Mental Health Awareness week, (10-16 May) is an annual event where there is an opportunity for the whole of the UK to focus on achieving good mental health. It is open to everyone and is all about starting conversations about mental health and the things in our daily lives that can affect it.
The Mental Health Foundation started this event 21 years ago and it has grown to become one of the biggest awareness weeks across the UK and globally.
This year’s event theme is nature. Talking about this year’s theme, Mark Rowland, Chief Executive of the Mental Health Foundation said, “In the first lockdown, I called an elderly friend. She lives alone and had recently had a fall. Separated from her community, she had lost all in-person contact. When I asked her how she had got through it, she told me it was taking daily comfort from watching the birds sing to each other on the fence and the flowers re-emerge from the frosts of winter.”
"There is something to be wondered at in all of Nature."
This week, we’ve taken a theme each day and shared these with our team on Jostle – our internal engagement and communications platform. We included ideas on how to practice good mental health, including some practical activities and fun things to do.
“Mindfulness is the basic human ability to be fully present, aware of where we are and what we’re doing, and not overly reactive or overwhelmed by what is going on around us.” www.mindful.org/what-is-mindfulness
Mindfulness practices can help us increase our ability to regulate emotions, as well as decrease stress, anxiety, and depression. It can also help us focus our attention and observe our thoughts and feelings. As we become more present, it can help us to make better decisions, to manage our emotions and to be fully engaged.
If you have some time today, why not try a short mindful breathing exercise from Every Mind Matters.
TAKING TIME TO TALK
“Talking about your feelings can help you maintain your mental health and deal with times when you feel troubled. Talking about your feelings isn’t a sign of weakness; it’s part of taking charge of your wellbeing and doing what you can to stay healthy.” Mental Health Foundation.
Talking is an important part of our relationships. It can strengthen ties with each other and help you stay in good mental health. And being listened to helps you feel that other people care about you and what you have to say.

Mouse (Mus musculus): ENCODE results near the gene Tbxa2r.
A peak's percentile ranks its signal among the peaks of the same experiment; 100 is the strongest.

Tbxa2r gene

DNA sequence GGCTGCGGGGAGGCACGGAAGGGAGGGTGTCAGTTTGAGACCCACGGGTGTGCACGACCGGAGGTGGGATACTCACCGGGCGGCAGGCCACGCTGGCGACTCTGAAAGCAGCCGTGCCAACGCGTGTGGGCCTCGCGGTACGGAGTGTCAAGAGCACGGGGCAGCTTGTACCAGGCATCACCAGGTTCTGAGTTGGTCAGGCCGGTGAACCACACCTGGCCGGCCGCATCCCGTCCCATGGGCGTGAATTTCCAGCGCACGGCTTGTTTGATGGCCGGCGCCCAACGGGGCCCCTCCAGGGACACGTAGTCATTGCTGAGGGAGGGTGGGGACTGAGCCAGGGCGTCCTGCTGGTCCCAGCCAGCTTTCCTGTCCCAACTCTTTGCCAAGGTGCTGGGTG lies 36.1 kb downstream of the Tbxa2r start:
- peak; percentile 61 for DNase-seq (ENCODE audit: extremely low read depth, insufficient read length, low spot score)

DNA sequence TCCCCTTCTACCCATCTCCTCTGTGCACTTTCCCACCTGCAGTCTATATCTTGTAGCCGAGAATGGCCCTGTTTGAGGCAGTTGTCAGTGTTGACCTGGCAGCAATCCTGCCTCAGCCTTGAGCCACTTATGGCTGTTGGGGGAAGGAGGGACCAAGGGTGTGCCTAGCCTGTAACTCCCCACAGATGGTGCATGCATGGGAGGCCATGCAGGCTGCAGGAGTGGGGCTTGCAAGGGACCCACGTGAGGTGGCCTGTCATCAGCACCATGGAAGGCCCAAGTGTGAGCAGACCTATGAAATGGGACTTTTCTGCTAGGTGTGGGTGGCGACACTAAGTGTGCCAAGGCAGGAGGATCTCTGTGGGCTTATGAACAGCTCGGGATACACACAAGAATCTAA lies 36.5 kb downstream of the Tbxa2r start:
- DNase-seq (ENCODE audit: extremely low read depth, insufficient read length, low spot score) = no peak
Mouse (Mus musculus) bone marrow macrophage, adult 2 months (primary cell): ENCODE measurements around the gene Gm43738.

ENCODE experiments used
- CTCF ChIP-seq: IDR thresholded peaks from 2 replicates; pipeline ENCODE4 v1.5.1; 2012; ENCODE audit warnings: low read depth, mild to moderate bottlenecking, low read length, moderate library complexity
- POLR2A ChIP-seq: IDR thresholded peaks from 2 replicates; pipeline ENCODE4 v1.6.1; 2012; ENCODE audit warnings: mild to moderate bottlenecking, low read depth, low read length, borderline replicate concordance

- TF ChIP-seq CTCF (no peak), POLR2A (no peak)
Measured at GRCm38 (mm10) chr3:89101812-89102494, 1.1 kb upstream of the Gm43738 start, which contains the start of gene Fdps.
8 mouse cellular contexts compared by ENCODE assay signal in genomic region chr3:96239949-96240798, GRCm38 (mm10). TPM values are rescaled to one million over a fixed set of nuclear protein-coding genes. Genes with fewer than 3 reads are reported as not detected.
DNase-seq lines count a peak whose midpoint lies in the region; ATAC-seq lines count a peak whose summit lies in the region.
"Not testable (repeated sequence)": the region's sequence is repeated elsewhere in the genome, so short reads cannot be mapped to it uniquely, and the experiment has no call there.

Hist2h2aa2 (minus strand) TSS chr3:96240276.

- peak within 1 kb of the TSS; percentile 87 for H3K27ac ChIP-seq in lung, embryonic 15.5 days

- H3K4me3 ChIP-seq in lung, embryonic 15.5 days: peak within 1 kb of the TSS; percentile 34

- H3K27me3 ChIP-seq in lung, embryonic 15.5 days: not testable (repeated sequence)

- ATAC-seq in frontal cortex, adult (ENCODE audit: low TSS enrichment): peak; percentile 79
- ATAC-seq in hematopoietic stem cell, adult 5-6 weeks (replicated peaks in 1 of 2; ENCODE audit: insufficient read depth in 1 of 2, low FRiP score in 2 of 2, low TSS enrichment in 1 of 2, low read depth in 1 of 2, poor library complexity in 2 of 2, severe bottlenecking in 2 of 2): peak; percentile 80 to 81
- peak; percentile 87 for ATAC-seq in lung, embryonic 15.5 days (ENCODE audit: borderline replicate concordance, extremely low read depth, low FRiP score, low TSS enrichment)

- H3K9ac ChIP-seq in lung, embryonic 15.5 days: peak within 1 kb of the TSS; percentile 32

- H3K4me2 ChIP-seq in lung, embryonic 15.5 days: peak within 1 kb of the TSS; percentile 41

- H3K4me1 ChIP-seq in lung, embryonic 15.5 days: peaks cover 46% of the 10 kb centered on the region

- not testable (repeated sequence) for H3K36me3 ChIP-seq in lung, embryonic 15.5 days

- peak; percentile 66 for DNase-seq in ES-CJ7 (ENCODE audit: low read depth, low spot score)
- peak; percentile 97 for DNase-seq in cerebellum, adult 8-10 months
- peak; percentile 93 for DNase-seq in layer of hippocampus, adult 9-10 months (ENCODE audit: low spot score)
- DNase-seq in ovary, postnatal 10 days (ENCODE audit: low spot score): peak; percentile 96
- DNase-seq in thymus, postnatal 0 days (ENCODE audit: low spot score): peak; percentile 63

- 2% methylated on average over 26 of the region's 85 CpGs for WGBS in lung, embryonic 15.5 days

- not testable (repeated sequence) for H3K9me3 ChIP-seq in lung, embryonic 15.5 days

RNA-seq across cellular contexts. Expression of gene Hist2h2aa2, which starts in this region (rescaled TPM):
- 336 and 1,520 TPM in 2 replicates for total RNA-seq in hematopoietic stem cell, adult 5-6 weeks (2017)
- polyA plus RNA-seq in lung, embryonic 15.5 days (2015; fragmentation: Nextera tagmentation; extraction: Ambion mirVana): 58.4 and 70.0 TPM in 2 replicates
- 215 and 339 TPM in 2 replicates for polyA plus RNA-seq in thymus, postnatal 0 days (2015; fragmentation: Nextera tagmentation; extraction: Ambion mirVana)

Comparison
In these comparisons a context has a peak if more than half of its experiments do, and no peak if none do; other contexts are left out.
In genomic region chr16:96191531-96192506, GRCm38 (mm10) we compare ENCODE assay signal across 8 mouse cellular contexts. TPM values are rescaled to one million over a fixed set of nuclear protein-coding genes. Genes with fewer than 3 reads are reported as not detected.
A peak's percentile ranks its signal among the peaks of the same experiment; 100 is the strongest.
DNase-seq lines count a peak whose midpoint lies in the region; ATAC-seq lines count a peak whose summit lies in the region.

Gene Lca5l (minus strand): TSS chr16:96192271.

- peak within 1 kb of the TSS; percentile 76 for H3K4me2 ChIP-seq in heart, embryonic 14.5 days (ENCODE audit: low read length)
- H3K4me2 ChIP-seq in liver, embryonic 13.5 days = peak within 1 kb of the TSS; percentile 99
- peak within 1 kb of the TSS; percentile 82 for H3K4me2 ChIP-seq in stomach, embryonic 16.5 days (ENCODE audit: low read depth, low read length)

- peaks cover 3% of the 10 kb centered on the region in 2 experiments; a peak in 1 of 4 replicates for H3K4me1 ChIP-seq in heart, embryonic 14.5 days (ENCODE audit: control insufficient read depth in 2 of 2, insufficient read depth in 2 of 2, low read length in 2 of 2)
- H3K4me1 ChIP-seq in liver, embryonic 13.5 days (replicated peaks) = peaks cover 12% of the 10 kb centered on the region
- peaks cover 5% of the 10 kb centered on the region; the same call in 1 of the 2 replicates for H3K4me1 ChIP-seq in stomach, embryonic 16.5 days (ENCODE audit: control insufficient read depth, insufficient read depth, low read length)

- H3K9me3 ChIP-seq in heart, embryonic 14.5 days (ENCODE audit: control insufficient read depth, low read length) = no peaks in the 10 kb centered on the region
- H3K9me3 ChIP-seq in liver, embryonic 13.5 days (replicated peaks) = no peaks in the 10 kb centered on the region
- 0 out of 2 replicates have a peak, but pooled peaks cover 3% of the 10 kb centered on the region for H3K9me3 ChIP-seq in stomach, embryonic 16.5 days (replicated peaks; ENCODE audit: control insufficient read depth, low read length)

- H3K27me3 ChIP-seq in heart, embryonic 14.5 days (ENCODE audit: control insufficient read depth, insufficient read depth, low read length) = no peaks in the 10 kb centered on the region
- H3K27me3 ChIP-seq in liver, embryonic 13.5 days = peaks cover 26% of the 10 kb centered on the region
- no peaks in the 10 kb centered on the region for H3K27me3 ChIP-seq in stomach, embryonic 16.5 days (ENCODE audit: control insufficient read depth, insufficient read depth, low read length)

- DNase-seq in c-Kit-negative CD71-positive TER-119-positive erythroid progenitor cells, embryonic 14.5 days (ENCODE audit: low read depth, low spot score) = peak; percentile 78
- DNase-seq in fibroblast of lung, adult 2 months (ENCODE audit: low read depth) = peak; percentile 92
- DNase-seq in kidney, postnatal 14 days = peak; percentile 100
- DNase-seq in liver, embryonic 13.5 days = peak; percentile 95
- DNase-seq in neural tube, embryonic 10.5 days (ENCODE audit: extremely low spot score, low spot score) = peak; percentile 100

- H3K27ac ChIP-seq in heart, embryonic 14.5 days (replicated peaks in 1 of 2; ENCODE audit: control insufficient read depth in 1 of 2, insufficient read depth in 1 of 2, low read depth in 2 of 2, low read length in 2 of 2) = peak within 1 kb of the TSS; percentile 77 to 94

With many people still remote working, it is as important as ever to stay connected. Consider holding a virtual coffee morning and get everyone together for a good ol’ natter.
The Mental Health Foundation conducted research that showed “being in nature has been one of the most popular ways the public have tried to sustain good mental health over the past year. The research said that going for walks outside was one of our top coping strategies and 45% of us reported being in green spaces had been vital for our mental health. Websites that showed footage from webcams of wildlife saw hits increase by over 2000%. Wider studies also found that during lockdowns, people not only spent more time in nature but were noticing it more.”
Nature is something that is all around us. It can be helpful in supporting good mental health. So, step away from your desks, take a break and spend some time outdoors. This can be a walk, run, jog, spending some time in your garden or even looking after your house plant!
Take a moment to notice and celebrate nature in your daily life. You might be surprised by what you see!
TAKING TIME OUT
A change of scene or a change of pace is good for your mental health. When we are stressed and busy, it can seem even harder to take breaks.
It could be a five-minute pause from what you are doing, a lunch break at work, or a weekend exploring somewhere new. A few minutes can be enough to de-stress you. Give yourself some 'me time'.
Take your lunch break! Step away from your desk and do something for you, something you really enjoy. Read a book, take the dog for a walk, paint your nails, do some DIY – whatever it is that takes you away from work and allows you to relax.
IF YOU DO NOTHING ELSE THIS WEEK … EMBRACE MORNING
Mark Wishart, Managing Consultant at Pure advocates spending at least 20 minutes outside every morning.
Why? Because prioritising sleep starts the minute we get up and one of the best things we can do for our body clocks is get outdoors in natural daylight. Even on the dullest of days, we’re better out than in.
So grab a jumper and head out into the garden or onto the balcony for your first cuppa of the day. Walk the dog, walk the kids to school, go for a run, do some yoga outside – whatever feels good. See how that first light sets you up for the day.
Sharing is caring, so if you have any ideas on how to have good mental health, do share these and #Connectwithnature.
Find out more about Mental Health Awareness Week.